Beyond the nuts and bolts questions of how Carmelo Anthony would fit with this year's Lakers squad if he arrived in a pre-deadline deal- still a long shot in my estimation- the prospect of trading Andrew Bynum for Denver's star forward raises other larger questions. Among the biggest is a debate about Bynum himself, and his viability as a cornerstone of the franchise down the road.
Another, of incredible relevance for this year's Lakers, is the question of sacrificing the present to secure the future.
Like a lot of people, I believe pulling the trigger on a 'Melo-for-Bynum trade (or any other "blockbuster" level deal, for that matter) almost certainly lowers L.A.'s chances of winning a third straight title. Talented as Anthony is, his arrival would profoundly change the way the Lakers operate on both sides of the floor and leave them frightfully thin in the frontcourt. With fewer than 30 games left in the regular season, asking the re-made Lakers to gel in time to win another Larry O'Brien is a very tall order.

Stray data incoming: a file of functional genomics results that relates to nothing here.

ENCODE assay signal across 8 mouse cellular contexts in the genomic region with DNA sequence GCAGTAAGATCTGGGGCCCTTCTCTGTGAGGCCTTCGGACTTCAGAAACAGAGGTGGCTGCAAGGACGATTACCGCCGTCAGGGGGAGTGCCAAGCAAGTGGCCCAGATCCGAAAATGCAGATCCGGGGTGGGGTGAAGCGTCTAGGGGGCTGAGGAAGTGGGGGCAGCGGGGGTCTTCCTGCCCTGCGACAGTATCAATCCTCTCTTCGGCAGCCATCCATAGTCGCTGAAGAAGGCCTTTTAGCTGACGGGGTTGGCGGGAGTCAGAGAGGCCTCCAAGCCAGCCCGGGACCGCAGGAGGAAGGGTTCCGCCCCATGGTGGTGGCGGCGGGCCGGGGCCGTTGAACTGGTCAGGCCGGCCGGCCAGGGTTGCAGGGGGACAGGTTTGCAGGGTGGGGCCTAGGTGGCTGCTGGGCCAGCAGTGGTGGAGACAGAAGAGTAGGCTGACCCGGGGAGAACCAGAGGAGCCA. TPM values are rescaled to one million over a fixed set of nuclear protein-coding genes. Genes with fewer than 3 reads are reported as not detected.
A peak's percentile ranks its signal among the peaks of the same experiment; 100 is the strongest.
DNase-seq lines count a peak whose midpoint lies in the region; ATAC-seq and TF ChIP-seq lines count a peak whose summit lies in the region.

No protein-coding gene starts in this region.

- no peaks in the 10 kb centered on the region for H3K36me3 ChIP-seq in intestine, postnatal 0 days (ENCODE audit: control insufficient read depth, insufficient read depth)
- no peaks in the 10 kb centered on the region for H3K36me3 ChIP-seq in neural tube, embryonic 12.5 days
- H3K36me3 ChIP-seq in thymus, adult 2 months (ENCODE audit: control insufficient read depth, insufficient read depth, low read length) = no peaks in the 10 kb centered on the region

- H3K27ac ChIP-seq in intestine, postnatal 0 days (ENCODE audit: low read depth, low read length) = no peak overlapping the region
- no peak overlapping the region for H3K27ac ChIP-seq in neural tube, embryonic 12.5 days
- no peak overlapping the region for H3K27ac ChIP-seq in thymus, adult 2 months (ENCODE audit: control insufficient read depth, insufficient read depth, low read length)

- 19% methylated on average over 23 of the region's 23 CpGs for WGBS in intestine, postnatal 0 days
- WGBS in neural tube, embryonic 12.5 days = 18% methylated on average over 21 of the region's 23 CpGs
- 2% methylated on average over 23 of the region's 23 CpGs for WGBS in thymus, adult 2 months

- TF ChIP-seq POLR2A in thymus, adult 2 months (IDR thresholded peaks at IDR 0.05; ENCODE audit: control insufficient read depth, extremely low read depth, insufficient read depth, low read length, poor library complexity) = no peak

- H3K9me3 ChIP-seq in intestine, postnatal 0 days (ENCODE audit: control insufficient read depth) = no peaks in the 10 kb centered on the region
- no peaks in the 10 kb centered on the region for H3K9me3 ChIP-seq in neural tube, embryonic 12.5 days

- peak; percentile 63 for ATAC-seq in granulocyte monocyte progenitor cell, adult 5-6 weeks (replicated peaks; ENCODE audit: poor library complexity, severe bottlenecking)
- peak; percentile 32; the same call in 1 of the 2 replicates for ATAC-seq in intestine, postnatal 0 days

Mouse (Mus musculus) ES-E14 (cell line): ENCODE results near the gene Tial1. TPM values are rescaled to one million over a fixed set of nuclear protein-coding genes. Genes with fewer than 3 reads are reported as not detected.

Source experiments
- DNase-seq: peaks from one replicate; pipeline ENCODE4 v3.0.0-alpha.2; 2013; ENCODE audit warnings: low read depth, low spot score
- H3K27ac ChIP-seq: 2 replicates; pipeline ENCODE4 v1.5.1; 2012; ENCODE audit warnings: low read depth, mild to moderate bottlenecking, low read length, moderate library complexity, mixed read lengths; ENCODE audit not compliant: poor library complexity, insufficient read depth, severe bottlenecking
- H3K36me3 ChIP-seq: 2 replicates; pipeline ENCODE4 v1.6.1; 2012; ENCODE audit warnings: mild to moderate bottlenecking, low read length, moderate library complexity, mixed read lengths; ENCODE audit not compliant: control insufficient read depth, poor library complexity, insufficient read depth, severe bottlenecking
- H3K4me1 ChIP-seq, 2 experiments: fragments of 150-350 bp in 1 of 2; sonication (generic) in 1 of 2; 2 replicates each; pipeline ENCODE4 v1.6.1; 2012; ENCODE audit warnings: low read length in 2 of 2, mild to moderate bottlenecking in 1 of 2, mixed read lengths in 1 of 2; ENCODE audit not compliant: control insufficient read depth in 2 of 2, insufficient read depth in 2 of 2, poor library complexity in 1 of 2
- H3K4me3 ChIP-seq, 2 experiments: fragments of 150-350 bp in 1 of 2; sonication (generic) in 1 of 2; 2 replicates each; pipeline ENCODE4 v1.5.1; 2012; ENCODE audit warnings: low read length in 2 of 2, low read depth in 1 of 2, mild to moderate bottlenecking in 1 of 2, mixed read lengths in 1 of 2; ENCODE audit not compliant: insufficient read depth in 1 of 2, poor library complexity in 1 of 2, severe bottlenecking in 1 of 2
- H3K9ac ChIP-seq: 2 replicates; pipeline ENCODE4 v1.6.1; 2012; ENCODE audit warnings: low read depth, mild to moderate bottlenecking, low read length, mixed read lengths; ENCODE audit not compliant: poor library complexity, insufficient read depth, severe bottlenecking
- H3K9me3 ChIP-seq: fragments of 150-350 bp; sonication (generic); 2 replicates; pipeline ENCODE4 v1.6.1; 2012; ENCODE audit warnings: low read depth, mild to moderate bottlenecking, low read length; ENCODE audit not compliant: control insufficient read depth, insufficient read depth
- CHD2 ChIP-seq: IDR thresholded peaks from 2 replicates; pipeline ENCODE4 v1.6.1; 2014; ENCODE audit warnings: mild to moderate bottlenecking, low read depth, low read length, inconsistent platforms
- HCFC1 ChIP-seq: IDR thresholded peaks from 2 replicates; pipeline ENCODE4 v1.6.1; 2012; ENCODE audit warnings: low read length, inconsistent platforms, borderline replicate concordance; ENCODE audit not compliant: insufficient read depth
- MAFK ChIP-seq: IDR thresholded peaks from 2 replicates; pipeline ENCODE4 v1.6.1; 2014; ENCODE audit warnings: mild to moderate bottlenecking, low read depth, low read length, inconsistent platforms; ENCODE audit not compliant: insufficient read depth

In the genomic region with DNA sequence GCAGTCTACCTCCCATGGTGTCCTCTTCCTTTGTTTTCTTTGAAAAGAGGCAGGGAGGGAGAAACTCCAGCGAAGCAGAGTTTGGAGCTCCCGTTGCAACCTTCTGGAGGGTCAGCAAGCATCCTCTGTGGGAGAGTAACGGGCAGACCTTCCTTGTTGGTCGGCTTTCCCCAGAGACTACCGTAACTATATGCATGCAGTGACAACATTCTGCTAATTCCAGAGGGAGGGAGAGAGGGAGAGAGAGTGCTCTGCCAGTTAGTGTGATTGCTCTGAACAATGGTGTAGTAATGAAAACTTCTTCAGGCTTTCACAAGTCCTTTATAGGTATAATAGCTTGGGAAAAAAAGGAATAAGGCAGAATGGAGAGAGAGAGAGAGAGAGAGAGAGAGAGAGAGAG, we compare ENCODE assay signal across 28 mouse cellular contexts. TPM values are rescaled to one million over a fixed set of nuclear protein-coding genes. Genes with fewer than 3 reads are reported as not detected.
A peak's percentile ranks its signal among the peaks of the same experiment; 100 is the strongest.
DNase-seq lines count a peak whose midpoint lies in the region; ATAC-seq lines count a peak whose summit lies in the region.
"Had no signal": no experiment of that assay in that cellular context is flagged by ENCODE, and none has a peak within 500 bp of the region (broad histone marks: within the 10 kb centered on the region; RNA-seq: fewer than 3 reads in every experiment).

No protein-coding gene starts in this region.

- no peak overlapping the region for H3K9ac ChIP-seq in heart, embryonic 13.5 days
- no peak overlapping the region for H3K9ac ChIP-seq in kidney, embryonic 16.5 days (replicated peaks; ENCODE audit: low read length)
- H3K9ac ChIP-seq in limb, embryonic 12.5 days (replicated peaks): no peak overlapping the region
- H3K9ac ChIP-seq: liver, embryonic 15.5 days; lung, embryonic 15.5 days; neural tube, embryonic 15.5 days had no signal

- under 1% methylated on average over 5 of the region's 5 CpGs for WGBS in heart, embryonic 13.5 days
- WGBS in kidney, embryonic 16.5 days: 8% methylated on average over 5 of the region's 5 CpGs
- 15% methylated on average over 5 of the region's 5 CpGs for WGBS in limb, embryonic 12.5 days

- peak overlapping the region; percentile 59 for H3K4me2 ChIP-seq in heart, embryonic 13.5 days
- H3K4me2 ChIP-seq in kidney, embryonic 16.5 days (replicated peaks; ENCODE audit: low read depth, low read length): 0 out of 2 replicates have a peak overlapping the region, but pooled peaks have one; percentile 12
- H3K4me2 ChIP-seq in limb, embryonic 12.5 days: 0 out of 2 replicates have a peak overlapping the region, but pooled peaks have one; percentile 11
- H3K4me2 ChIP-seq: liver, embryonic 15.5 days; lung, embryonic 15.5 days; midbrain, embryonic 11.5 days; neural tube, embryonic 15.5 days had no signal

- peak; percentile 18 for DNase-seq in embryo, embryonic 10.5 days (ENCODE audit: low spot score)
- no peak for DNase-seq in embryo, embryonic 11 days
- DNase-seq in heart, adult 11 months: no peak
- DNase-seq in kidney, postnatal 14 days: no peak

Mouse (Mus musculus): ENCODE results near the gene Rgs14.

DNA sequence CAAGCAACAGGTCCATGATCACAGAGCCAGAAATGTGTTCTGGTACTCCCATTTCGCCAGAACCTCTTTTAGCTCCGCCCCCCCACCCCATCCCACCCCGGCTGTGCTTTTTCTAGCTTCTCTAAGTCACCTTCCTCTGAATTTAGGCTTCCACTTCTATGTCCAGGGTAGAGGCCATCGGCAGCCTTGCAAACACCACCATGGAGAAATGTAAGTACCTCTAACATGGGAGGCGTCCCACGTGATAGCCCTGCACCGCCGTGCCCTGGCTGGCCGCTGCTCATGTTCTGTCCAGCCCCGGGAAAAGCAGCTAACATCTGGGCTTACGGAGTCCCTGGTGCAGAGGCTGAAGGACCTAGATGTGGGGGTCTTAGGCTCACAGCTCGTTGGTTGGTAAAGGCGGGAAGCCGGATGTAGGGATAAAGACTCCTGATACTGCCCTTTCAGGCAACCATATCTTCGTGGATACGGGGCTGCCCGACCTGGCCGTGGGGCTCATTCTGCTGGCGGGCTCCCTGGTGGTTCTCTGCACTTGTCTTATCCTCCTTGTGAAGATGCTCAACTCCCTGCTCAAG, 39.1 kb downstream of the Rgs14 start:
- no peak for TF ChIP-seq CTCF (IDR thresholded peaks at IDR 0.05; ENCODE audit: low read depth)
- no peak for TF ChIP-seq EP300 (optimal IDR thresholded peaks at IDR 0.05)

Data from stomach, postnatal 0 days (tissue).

Given a summer to fill out the re-shaped roster, the Lakers could with this trade make themselves deeper and more dominant, while at the same time answering the question of who takes over for Kobe when he's not quite Kobe anymore. In the now, the odds go down.
Which is more important? Even if you reject the analysis (believing the Lakers get better immediately with Melo, or worse down the road without Drew), the question remains relevant, if not in this scenario perhaps in another. Sports offer no guarantees. Is it worth injuring a legitimate opportunity to win a championship now if it means a potentially brighter future? Particularly in a city like Los Angeles, where three seasons of non-contention are treated like 300?
As I'm on record supporting the potential deal, my answer is obviously yes, but it's the strongest argument against this trade, or anything else shaking up L.A.'s current core.